On top of that, California – had been a waking nightmare since late July 2020. California’s second largest wildfire had been caused by a downed power line in the small town of Greenville. It spread over 963,309 acres. The wildfires had been burning perpetually and a series of extraordinary lightning storms across the state in August made things even worse. The extremely dry conditions caused by the state’s recurring drought were prime conditions for lightning strikes to ignite overgrown vegetation in remote areas where fires could grow without intervention at the early stages. In mid-August, a single, massive storm was responsible for over 15,000 lightning strikes which resulted in over 600 wildfires that burned over 2 million acres.

The air had been toxic for weeks. News reports started incorporating Air Quality Index (AQI) projections along with weather forecasts because burning causes fine particles of chemical byproducts (particulate matter of 2.5 microns in diameter or PM 2.5) to float around in the air. Breathing PM 2.5 pollution can corrode the interior lining of the lung, cause chronic health conditions, and threaten the lives of people with respiratory illnesses with prolonged exposure. An example of a PM 2.5 pollution source is diesel fuel exhaust which is so damaging to North Manhattan residents, organizing against this type of pollution was one of WE ACT’s earliest campaigns. By September 9th, the smoke had formed a layer so thick, the sunlight could only shine through in a dull, rusty orange. One of the most beautiful places I’d ever seen, my home, was raining ash and there was no escape from it. The smoke even  crossed the Atlantic Ocean, making it all the way to Great Britain! There was no amount of binge watching, video games, podcasts, or phone calls that could soften the reality that the sky was dark at 2 pm. All I could do was watch everything burn.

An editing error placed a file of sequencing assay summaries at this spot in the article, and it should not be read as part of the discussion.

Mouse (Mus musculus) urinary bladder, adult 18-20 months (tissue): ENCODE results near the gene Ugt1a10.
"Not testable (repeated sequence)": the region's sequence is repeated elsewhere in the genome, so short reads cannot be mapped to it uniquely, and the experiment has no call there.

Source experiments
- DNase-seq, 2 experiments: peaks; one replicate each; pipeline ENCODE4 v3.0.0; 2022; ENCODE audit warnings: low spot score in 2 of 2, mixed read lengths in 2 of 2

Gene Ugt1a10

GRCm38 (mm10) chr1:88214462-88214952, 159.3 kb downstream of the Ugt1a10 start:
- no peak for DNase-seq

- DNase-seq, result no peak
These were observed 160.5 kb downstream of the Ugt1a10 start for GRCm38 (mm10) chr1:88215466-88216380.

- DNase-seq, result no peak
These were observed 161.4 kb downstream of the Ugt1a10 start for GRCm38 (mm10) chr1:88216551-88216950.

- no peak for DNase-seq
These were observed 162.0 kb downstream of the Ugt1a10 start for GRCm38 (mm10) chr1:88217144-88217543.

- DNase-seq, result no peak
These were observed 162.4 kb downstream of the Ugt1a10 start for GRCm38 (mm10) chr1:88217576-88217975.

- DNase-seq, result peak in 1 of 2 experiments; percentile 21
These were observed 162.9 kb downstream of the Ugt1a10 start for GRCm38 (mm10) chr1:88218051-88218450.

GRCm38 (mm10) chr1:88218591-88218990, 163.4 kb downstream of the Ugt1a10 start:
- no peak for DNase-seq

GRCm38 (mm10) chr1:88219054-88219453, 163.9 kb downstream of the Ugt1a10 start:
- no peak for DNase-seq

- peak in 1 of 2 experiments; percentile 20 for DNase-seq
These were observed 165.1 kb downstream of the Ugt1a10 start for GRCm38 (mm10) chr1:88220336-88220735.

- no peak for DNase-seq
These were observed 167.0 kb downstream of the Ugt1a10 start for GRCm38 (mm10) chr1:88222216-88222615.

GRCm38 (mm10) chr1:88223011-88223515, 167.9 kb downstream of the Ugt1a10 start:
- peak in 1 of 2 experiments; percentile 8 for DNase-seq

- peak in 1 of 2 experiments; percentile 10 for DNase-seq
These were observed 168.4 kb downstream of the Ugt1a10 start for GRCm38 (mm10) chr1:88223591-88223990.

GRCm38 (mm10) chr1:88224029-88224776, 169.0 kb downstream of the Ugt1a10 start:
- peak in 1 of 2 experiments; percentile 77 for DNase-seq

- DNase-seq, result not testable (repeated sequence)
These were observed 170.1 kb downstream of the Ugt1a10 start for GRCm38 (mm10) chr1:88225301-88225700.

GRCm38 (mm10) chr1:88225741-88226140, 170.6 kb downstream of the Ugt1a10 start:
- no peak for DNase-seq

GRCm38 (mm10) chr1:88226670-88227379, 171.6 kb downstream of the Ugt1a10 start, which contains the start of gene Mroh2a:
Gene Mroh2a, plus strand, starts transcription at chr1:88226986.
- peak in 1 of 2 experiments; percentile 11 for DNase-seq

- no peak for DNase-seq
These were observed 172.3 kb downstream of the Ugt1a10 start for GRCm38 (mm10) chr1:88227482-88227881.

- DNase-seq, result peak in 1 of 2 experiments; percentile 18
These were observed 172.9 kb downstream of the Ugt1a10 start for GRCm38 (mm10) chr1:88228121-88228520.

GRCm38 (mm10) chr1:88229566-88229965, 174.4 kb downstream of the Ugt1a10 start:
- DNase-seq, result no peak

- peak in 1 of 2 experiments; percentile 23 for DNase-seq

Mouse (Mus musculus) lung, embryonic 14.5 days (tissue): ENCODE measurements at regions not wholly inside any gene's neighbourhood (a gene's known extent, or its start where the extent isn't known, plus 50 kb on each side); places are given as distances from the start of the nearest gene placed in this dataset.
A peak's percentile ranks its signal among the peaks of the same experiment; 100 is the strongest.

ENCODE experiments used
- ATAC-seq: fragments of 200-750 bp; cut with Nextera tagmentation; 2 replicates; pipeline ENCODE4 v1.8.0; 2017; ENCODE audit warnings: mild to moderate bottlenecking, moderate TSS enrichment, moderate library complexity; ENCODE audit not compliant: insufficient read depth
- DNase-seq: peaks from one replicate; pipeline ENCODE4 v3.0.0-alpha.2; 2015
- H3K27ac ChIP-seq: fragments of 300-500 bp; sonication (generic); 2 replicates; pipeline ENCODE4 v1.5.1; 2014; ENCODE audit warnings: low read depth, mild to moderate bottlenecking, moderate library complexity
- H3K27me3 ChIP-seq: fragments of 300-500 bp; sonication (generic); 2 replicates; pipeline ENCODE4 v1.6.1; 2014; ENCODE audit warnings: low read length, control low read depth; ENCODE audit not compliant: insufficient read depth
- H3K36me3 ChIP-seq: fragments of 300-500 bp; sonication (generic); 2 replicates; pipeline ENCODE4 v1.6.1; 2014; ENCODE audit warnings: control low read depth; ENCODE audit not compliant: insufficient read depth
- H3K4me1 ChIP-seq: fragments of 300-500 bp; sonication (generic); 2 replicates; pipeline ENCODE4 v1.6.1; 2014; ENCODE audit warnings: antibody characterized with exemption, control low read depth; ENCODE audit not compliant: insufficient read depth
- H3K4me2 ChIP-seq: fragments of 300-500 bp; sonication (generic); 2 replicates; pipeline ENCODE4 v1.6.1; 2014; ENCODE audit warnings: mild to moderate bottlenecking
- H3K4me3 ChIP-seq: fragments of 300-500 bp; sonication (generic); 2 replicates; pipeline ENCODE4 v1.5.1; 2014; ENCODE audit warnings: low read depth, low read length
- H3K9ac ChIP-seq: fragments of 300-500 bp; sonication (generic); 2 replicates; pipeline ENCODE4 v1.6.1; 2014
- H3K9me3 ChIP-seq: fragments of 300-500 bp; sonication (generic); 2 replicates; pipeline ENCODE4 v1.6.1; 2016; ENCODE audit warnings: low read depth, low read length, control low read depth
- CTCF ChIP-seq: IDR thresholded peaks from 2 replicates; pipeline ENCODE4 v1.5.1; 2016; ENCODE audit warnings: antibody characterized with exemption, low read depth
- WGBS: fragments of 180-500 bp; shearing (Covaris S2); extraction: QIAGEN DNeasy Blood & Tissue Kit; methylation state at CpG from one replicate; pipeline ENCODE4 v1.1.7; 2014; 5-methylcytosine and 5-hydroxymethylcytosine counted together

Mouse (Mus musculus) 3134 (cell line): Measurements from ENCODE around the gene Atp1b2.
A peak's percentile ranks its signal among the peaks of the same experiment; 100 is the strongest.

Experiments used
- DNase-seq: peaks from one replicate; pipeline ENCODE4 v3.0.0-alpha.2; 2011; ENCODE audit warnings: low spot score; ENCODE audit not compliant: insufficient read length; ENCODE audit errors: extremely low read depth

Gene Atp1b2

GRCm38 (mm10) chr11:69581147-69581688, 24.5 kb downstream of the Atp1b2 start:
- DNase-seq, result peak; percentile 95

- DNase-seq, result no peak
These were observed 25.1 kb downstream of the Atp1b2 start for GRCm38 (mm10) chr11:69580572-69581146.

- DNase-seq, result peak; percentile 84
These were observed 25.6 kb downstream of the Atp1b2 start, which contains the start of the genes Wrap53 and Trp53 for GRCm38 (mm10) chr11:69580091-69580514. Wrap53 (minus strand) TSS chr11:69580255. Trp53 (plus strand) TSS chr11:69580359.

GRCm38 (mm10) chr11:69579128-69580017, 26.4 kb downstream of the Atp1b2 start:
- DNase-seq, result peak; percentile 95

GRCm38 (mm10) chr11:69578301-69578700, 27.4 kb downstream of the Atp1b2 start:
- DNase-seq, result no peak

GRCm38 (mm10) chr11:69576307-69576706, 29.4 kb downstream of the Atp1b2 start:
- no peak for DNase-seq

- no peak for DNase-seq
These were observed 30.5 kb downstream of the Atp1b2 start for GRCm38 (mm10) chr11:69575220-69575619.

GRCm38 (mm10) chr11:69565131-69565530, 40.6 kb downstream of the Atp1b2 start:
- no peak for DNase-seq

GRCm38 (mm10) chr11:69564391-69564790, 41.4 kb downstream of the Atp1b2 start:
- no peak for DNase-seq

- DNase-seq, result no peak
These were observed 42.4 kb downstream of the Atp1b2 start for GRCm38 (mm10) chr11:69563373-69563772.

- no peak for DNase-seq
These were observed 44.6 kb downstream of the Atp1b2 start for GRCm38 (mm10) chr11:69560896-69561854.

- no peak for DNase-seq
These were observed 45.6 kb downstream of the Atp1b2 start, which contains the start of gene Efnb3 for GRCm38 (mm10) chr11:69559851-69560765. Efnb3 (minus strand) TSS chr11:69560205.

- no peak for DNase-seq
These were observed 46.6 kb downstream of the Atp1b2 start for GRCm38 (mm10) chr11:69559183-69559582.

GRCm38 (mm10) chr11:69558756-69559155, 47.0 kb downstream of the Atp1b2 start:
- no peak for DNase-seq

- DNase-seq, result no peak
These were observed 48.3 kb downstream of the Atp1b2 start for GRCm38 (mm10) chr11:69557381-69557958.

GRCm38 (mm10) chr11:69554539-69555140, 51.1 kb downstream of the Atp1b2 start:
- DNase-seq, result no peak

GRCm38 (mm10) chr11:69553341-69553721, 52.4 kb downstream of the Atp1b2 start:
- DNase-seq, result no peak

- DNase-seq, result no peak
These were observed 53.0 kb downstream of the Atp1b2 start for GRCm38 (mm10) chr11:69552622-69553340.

Climate change is at the root of the pandemic and California’s wildfires. Humanity’s unrelenting habitat destruction for the harvest of natural resources and animal products will continue to put us in contact with new viruses that mutate in species we are not meant to live in close proximity to. More pandemics will come if we don’t restore natural environments all over the world. Greenhouse gasses released by fossil fuel burning cars, buildings, and industrial processes have contributed to global temperature rise that causes hotter, drier conditions in the West Coast where there are tons of fuel for wildfires. Furthermore, lightning strikes are projected to become